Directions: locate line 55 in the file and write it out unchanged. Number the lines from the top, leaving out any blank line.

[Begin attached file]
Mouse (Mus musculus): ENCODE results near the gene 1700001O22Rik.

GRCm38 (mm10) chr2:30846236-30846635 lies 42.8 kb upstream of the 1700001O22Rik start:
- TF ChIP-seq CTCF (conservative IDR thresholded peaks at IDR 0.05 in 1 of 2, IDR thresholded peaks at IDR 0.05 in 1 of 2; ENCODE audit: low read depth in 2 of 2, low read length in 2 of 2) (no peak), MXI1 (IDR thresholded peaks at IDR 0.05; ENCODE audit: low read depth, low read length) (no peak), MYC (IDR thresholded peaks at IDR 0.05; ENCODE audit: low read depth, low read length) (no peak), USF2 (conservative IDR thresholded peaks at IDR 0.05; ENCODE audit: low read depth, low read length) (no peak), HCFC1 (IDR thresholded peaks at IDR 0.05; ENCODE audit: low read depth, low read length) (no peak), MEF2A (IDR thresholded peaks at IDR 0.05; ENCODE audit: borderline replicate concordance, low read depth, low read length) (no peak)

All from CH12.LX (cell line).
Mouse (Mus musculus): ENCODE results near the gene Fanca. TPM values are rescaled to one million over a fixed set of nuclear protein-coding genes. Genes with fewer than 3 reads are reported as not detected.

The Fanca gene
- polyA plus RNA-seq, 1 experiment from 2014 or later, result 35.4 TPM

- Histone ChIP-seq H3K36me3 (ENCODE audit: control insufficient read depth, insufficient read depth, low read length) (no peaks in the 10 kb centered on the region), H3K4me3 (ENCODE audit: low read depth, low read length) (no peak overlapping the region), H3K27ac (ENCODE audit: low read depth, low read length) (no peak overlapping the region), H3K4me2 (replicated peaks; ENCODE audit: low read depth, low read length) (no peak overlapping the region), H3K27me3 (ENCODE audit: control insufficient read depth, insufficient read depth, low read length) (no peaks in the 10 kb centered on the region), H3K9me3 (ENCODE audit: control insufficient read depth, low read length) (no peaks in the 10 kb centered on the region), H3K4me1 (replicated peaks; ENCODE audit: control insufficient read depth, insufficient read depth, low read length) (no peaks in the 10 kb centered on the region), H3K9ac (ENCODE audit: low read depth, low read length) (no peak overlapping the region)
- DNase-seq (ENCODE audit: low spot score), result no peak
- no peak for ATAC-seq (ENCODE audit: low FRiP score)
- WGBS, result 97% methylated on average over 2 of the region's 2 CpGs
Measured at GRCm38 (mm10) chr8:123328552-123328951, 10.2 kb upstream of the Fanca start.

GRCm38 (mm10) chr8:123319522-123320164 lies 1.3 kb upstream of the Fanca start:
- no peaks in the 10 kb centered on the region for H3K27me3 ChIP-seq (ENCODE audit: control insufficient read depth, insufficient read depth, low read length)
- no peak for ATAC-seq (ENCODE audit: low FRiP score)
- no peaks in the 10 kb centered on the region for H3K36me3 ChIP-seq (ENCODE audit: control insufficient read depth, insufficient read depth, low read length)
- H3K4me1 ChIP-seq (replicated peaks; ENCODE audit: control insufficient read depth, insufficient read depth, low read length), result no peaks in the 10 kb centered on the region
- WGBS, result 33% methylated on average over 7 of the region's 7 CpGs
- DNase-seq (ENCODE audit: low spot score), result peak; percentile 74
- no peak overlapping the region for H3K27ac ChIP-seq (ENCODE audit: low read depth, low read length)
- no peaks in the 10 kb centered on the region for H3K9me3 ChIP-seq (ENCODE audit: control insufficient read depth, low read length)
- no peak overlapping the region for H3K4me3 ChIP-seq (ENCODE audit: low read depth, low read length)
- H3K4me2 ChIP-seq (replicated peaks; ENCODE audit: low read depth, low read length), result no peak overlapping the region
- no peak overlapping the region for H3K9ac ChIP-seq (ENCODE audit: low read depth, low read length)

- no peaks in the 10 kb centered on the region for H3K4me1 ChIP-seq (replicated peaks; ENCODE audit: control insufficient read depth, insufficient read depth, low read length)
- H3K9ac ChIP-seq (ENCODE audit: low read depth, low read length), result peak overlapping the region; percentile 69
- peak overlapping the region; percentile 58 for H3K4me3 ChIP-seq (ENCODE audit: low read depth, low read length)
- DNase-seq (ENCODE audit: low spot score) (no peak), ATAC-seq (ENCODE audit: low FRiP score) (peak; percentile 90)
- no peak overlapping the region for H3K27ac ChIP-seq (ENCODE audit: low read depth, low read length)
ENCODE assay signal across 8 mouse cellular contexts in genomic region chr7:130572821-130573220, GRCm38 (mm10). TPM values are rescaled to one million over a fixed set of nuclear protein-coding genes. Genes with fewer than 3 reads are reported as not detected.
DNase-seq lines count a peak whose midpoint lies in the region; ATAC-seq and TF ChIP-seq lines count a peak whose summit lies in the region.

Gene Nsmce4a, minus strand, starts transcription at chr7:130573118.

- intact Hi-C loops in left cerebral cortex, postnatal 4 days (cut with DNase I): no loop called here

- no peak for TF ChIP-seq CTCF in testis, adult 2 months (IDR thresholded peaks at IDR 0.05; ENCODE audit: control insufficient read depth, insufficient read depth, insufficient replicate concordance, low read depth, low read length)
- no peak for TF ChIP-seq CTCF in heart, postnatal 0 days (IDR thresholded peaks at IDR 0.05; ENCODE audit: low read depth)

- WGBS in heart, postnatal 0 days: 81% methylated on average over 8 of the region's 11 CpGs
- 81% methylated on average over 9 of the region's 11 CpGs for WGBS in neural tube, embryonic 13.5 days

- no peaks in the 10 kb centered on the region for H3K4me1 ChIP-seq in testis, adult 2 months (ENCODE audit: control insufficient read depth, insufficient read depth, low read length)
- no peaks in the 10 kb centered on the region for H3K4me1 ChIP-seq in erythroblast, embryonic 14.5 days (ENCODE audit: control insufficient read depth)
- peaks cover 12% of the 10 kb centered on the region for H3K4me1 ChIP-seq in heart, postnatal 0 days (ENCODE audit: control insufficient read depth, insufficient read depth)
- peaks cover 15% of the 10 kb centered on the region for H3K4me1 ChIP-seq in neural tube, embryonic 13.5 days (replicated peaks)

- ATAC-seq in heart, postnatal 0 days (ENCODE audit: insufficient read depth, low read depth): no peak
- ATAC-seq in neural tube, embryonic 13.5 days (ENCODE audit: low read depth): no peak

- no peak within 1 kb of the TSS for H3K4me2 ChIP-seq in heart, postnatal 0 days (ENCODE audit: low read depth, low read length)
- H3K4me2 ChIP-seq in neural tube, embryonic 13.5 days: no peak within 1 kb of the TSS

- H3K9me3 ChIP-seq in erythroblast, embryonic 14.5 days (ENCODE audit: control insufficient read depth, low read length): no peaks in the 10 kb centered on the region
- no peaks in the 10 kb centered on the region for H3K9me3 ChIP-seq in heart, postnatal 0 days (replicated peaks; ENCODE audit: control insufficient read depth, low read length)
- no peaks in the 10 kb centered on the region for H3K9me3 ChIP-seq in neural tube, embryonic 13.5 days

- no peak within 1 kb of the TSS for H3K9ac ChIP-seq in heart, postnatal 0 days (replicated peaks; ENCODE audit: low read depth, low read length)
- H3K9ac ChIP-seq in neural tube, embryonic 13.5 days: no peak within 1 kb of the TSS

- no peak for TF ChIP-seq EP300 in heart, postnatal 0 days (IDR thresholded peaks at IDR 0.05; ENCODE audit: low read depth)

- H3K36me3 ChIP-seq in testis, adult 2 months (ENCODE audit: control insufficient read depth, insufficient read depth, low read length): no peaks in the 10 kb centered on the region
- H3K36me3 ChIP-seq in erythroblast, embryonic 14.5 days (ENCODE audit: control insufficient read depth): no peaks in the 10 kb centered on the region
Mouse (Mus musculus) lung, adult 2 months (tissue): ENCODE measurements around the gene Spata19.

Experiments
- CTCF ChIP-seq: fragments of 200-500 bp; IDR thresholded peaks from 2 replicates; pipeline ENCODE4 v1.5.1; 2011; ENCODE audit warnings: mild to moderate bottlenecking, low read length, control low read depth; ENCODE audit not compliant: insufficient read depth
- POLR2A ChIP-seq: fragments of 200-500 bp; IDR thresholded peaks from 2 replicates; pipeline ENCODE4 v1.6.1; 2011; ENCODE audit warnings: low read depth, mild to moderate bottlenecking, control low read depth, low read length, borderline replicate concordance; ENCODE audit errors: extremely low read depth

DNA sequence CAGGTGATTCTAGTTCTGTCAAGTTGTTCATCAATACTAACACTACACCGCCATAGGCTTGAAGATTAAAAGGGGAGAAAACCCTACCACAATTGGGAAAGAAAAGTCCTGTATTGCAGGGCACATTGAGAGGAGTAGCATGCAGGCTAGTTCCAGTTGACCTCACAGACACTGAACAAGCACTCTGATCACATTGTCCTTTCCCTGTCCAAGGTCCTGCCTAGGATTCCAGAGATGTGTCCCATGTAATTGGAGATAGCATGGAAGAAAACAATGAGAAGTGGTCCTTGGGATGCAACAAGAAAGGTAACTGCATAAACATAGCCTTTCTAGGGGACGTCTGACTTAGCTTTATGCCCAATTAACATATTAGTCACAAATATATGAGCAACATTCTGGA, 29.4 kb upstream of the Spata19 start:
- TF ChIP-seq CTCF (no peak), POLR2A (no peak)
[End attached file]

Experiments